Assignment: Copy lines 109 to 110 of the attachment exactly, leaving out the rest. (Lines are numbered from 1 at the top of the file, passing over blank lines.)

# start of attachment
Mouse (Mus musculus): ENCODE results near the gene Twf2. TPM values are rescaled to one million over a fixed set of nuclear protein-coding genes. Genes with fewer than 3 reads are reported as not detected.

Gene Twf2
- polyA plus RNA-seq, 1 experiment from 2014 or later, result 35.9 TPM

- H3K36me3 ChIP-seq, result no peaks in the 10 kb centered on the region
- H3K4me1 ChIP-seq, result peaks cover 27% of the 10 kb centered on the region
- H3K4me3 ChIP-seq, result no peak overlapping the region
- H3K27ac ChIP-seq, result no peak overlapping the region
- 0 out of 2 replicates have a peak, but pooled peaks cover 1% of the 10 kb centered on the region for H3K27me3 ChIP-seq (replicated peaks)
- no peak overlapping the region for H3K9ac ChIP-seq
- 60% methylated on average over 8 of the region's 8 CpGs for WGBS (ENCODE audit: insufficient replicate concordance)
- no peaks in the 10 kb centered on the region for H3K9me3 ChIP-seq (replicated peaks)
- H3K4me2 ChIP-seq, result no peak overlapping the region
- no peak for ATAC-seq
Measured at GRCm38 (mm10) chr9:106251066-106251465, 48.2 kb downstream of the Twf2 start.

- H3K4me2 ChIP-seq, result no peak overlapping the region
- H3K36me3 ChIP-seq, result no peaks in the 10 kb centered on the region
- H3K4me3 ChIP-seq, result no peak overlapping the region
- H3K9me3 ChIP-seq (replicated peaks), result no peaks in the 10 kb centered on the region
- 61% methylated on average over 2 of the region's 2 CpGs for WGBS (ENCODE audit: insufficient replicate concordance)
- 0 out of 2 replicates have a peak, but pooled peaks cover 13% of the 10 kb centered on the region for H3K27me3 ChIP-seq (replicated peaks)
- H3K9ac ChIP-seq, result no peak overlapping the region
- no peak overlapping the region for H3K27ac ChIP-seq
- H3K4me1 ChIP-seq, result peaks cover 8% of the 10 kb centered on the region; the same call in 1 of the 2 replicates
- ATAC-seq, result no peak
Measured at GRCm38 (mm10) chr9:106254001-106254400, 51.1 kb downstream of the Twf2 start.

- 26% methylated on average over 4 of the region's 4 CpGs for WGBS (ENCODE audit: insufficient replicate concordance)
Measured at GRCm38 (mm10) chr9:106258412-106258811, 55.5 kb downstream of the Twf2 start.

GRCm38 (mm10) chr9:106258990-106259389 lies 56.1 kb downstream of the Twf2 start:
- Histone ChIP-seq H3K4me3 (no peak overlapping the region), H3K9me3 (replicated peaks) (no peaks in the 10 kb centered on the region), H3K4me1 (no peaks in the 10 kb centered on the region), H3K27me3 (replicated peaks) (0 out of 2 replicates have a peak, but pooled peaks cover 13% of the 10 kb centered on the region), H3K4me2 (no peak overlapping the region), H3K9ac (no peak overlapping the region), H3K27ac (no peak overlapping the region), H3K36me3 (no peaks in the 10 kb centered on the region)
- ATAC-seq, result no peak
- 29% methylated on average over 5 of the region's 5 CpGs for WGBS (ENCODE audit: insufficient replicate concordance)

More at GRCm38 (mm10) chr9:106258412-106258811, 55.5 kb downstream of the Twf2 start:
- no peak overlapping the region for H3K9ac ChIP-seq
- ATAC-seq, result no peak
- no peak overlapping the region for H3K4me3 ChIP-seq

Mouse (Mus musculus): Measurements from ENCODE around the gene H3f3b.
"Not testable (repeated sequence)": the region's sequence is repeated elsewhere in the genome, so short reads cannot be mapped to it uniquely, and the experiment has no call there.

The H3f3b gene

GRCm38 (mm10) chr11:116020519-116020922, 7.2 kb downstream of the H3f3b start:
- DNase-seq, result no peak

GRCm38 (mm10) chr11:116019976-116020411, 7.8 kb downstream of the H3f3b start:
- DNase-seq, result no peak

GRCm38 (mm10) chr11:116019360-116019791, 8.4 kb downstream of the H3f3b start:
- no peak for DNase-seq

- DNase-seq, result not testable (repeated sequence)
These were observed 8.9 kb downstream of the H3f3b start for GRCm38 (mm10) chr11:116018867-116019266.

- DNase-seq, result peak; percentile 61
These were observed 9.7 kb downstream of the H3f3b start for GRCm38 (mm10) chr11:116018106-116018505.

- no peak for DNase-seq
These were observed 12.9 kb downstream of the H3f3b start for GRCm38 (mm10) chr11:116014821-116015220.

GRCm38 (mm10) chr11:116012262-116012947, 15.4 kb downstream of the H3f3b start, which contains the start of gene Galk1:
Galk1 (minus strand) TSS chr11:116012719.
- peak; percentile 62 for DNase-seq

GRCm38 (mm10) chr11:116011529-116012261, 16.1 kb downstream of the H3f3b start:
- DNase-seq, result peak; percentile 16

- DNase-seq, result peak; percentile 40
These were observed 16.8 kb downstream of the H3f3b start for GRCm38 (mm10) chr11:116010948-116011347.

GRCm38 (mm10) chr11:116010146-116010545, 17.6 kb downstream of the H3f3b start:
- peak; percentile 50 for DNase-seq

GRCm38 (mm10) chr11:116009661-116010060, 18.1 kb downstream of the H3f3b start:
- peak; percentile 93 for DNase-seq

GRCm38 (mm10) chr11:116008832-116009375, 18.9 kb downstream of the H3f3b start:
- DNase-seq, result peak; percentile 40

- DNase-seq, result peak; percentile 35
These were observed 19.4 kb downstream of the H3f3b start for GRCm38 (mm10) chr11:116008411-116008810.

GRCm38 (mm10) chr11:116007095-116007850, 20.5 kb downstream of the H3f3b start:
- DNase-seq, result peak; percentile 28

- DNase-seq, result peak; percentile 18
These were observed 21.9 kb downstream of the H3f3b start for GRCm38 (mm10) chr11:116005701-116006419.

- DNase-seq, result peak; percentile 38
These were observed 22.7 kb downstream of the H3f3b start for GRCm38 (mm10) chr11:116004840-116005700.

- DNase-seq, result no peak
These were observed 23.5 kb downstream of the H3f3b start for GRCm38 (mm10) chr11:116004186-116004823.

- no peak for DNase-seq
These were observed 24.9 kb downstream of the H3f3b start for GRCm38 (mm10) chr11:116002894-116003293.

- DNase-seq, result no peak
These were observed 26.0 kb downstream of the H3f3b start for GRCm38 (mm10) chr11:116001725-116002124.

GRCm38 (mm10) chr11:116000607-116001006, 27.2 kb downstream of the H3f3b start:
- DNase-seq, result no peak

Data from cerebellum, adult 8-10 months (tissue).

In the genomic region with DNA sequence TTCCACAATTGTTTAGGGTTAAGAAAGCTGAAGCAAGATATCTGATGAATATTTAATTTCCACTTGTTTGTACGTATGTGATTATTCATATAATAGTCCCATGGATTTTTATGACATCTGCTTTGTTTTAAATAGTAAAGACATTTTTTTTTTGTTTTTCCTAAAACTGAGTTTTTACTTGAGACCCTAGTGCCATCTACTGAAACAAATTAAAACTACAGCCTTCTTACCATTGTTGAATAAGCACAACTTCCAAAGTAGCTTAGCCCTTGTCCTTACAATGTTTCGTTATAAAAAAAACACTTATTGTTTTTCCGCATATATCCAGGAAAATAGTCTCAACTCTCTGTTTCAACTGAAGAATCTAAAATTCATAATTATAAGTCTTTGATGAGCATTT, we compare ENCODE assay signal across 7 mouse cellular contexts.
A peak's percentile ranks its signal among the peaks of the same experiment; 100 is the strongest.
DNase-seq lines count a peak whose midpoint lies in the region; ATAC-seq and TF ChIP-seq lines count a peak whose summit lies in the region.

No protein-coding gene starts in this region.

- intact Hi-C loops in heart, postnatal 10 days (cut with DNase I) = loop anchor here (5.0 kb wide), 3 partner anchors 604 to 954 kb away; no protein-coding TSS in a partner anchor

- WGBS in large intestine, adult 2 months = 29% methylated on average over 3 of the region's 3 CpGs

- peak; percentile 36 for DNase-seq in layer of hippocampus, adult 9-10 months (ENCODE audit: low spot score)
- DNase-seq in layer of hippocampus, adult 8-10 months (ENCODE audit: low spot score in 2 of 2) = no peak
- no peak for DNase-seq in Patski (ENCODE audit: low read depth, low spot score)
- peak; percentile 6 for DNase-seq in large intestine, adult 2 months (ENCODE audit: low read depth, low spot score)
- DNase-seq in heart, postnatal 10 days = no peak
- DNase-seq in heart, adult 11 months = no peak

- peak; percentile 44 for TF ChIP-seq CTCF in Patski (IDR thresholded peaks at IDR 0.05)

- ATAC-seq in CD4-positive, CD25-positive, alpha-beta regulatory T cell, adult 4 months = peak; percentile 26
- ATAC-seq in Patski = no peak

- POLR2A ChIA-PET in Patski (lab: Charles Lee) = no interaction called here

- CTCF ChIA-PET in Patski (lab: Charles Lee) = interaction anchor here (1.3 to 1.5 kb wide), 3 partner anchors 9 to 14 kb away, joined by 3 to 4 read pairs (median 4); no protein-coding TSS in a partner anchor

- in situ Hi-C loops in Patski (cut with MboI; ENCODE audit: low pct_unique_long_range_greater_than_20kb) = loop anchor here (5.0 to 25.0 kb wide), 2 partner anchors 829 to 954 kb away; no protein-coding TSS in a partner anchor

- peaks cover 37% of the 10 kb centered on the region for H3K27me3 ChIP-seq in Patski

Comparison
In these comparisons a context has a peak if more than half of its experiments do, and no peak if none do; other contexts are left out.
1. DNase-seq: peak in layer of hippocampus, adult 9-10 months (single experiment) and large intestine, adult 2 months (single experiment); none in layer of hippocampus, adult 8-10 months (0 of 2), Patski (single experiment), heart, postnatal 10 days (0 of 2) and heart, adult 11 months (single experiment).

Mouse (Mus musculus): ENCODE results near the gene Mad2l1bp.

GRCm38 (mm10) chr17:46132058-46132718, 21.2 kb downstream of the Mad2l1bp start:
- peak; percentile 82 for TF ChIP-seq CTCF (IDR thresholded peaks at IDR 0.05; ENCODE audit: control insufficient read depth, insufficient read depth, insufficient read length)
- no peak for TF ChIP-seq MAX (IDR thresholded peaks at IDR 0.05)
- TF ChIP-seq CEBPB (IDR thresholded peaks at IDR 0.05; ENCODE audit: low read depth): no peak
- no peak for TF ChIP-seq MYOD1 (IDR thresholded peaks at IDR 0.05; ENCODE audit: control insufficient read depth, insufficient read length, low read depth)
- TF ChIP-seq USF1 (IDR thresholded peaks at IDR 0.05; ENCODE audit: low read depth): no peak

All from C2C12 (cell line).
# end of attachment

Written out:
- TF ChIP-seq USF1 (IDR thresholded peaks at IDR 0.05; ENCODE audit: low read depth): no peak

All from C2C12 (cell line).